Lake Braddock

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This article is about the Virginia lake. For the Saskatchewan lake, see Braddock Lake. For the school, see Lake Braddock Secondary School. For other uses, see Braddock (disambiguation).
Lake Braddock
Location Fairfax County, Virginia
Coordinates 38°48′00″N 77°16′29″W / 38.800113°N 77.274706°W / 38.800113; -77.274706Coordinates: 38°48′00″N 77°16′29″W / 38.800113°N 77.274706°W / 38.800113; -77.274706
Type reservoir
Primary inflows Pohick Creek
Primary outflows Pohick Creek
Basin countries United States

Lake Braddock is a reservoir in the community of Burke in Fairfax County, Virginia, United States. Lake Braddock is created by an impoundment on a tributary stream of Pohick Creek, itself a tributary of the Potomac River.

In 1969, the Fairfax County Board of Supervisors and the Northern Virginia Soil District signed contracts which allowed the construction of the dam impounding the tributary of the Pohick creek in Burke.[1] The $138,500 cost of the dam, intended as the first of eight to control soil erosion and flooding in the Pohick watershed, was split between the U.S. Department of Agriculture and the Yeonas Development Corporation, the latter of which intended to build a 1000-unit development on the surrounding 400 acres.[1]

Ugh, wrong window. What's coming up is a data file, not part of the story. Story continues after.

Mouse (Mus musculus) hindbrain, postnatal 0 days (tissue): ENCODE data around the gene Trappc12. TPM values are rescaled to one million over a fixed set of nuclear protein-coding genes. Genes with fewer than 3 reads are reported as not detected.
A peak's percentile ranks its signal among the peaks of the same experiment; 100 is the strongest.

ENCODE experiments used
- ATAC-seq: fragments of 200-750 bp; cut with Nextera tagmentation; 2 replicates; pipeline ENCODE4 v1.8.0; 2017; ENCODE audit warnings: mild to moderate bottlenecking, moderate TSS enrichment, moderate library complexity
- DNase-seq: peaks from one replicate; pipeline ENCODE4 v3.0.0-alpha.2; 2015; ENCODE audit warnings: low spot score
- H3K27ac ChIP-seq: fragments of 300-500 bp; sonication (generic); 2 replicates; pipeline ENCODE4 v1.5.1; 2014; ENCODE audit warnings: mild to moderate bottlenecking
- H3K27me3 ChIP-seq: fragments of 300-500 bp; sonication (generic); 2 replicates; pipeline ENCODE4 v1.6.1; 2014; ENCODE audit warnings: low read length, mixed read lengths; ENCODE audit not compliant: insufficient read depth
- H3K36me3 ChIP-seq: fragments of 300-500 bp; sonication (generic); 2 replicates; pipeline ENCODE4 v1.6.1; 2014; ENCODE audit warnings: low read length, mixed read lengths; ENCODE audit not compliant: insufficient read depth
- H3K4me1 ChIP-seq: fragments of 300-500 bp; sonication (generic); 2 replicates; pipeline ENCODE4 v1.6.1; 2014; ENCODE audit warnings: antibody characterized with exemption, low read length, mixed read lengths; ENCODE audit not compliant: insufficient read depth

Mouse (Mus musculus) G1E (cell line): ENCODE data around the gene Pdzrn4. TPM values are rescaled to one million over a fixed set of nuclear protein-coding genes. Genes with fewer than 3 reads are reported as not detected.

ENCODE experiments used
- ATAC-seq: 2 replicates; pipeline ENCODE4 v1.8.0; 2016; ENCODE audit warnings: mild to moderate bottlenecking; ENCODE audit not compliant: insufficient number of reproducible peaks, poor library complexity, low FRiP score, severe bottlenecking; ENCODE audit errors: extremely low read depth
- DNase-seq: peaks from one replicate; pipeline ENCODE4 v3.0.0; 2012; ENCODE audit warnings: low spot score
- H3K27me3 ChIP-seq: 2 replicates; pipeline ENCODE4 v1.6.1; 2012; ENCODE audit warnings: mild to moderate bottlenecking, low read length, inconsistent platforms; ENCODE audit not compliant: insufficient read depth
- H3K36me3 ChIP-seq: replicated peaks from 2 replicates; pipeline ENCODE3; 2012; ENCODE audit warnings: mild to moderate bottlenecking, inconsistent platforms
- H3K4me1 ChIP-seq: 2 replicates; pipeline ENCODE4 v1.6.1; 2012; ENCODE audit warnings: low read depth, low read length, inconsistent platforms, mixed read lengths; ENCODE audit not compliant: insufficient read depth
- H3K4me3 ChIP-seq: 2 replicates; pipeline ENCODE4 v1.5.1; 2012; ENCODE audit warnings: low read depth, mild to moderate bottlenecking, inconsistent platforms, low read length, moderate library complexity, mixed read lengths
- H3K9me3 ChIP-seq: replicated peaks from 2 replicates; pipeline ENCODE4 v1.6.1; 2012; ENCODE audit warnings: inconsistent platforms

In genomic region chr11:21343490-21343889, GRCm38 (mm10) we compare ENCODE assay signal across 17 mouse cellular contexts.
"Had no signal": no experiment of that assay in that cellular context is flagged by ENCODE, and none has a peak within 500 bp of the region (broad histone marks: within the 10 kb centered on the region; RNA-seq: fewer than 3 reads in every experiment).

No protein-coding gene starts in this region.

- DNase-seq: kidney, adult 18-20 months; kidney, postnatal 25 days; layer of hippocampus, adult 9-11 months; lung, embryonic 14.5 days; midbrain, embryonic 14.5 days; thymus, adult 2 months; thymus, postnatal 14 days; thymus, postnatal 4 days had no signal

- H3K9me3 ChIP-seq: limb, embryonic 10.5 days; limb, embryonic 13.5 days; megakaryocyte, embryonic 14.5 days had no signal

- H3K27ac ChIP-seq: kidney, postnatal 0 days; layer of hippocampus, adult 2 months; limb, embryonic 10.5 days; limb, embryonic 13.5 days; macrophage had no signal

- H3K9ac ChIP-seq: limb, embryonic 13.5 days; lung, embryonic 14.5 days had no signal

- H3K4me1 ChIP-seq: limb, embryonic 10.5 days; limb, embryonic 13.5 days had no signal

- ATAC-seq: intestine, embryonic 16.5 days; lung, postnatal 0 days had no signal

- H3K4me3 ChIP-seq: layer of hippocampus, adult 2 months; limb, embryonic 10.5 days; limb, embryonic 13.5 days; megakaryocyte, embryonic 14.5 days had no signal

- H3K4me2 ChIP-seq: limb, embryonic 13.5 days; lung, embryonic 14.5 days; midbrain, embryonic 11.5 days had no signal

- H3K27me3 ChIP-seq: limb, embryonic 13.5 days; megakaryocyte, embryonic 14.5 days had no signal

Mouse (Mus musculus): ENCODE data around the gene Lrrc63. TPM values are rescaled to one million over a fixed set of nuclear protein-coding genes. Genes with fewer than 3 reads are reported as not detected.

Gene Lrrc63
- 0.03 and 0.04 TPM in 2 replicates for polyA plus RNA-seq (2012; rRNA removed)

The ultimate cost of the dam creating the 19-acre lake was $93,000 to the U.S. Government and $104,000 to Yeonas.[2]

The fact that the lake included no public recreation facilities despite being financed with public money was the subject of controversy, and led to the amendment of the Watershed Protection and Flood Prevention Act in 1972 to require public access to all such facilities constructed in the future.[2][3]

References[edit]

  1. ^ a b "Pact Signed for Pohick Watershed Dam". The Washington Post. 16 May 1969. Retrieved 28 October 2015 – via Proquest. (subscription required (help)). 
  2. ^ a b "U.S. Funded Lakes Closed to Public, Hill Report Says". The Washington Post. 26 October 1971. Retrieved 28 October 2015 – via Proquest. (subscription required (help)). 
  3. ^ Edwards, Paul G. (24 April 1972). "U.S. Expands Public's Use Of Reservoirs". The Washington Post. Retrieved 28 October 2015 – via Proquest. (subscription required (help)).